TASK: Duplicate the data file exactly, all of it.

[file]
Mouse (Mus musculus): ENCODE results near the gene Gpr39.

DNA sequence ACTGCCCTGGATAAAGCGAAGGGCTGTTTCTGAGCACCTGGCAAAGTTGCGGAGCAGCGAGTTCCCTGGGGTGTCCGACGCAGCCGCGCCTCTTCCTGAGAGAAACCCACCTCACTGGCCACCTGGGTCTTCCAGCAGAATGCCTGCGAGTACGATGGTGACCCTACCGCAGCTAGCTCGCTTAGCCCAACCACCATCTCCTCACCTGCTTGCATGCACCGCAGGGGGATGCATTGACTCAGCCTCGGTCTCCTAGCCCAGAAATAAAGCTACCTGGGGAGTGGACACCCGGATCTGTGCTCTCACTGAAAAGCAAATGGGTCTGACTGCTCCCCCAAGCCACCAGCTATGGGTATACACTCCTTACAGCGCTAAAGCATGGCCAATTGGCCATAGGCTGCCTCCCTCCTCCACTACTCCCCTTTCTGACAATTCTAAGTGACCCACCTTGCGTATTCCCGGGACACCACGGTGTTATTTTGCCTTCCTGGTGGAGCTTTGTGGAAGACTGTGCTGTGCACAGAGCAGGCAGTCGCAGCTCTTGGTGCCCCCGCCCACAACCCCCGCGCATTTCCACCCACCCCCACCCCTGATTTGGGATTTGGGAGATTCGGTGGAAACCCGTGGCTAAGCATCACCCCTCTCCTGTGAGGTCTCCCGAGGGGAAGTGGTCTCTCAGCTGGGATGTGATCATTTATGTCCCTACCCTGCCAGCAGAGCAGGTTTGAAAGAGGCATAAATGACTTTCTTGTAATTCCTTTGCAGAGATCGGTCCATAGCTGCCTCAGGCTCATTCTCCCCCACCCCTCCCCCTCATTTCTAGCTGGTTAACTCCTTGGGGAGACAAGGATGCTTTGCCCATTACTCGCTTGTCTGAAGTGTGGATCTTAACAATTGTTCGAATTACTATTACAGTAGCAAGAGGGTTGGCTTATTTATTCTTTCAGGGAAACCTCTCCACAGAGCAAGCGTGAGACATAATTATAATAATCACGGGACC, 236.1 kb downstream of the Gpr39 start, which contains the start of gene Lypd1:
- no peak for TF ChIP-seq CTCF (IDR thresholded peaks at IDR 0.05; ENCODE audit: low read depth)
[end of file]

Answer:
Mouse (Mus musculus): ENCODE results near the gene Gpr39.

DNA sequence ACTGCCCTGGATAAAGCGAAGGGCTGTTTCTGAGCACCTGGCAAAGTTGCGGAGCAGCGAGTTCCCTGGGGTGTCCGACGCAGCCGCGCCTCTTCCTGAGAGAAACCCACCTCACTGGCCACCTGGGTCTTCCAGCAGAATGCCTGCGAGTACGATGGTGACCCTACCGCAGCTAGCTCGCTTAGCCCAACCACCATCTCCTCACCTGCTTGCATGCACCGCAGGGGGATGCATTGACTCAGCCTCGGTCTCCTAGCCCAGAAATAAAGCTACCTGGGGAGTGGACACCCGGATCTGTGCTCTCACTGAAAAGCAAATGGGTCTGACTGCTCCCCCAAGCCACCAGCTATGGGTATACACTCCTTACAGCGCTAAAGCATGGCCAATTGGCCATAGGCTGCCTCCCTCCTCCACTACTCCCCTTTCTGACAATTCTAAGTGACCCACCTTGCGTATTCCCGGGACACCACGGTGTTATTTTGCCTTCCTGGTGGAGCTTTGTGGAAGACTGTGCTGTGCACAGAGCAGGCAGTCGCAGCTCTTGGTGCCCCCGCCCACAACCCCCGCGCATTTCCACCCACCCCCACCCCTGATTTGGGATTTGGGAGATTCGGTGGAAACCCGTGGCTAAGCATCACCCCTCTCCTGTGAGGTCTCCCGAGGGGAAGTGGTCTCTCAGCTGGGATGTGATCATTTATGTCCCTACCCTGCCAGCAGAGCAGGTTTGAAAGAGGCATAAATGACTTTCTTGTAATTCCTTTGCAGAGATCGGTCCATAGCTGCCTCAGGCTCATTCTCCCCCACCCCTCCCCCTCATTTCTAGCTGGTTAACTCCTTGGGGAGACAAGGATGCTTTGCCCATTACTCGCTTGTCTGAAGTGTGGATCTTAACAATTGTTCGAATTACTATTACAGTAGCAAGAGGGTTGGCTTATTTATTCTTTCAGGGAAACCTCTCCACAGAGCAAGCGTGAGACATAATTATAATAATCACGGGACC, 236.1 kb downstream of the Gpr39 start, which contains the start of gene Lypd1:
- no peak for TF ChIP-seq CTCF (IDR thresholded peaks at IDR 0.05; ENCODE audit: low read depth)